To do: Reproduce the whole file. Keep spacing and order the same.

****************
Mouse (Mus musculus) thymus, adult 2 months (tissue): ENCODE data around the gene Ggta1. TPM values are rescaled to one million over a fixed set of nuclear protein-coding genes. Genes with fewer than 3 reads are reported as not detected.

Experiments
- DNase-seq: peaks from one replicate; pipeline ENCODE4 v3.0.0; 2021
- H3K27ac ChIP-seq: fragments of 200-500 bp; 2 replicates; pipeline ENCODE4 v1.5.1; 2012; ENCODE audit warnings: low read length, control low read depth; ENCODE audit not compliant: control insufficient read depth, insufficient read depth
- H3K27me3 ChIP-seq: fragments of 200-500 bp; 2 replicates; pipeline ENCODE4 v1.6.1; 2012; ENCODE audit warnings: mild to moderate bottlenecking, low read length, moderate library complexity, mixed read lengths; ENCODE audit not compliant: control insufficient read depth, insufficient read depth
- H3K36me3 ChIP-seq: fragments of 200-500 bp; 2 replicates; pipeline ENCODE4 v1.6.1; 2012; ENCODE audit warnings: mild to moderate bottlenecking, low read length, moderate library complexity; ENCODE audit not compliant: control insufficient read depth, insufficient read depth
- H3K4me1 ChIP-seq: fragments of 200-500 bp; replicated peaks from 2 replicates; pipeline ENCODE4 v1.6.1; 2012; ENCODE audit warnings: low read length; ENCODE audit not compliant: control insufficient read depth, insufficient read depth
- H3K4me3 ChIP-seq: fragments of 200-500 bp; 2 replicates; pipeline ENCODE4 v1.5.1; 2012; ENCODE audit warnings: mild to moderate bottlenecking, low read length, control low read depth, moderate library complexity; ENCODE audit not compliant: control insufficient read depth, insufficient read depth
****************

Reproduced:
Mouse (Mus musculus) thymus, adult 2 months (tissue): ENCODE data around the gene Ggta1. TPM values are rescaled to one million over a fixed set of nuclear protein-coding genes. Genes with fewer than 3 reads are reported as not detected.

Experiments
- DNase-seq: peaks from one replicate; pipeline ENCODE4 v3.0.0; 2021
- H3K27ac ChIP-seq: fragments of 200-500 bp; 2 replicates; pipeline ENCODE4 v1.5.1; 2012; ENCODE audit warnings: low read length, control low read depth; ENCODE audit not compliant: control insufficient read depth, insufficient read depth
- H3K27me3 ChIP-seq: fragments of 200-500 bp; 2 replicates; pipeline ENCODE4 v1.6.1; 2012; ENCODE audit warnings: mild to moderate bottlenecking, low read length, moderate library complexity, mixed read lengths; ENCODE audit not compliant: control insufficient read depth, insufficient read depth
- H3K36me3 ChIP-seq: fragments of 200-500 bp; 2 replicates; pipeline ENCODE4 v1.6.1; 2012; ENCODE audit warnings: mild to moderate bottlenecking, low read length, moderate library complexity; ENCODE audit not compliant: control insufficient read depth, insufficient read depth
- H3K4me1 ChIP-seq: fragments of 200-500 bp; replicated peaks from 2 replicates; pipeline ENCODE4 v1.6.1; 2012; ENCODE audit warnings: low read length; ENCODE audit not compliant: control insufficient read depth, insufficient read depth
- H3K4me3 ChIP-seq: fragments of 200-500 bp; 2 replicates; pipeline ENCODE4 v1.5.1; 2012; ENCODE audit warnings: mild to moderate bottlenecking, low read length, control low read depth, moderate library complexity; ENCODE audit not compliant: control insufficient read depth, insufficient read depth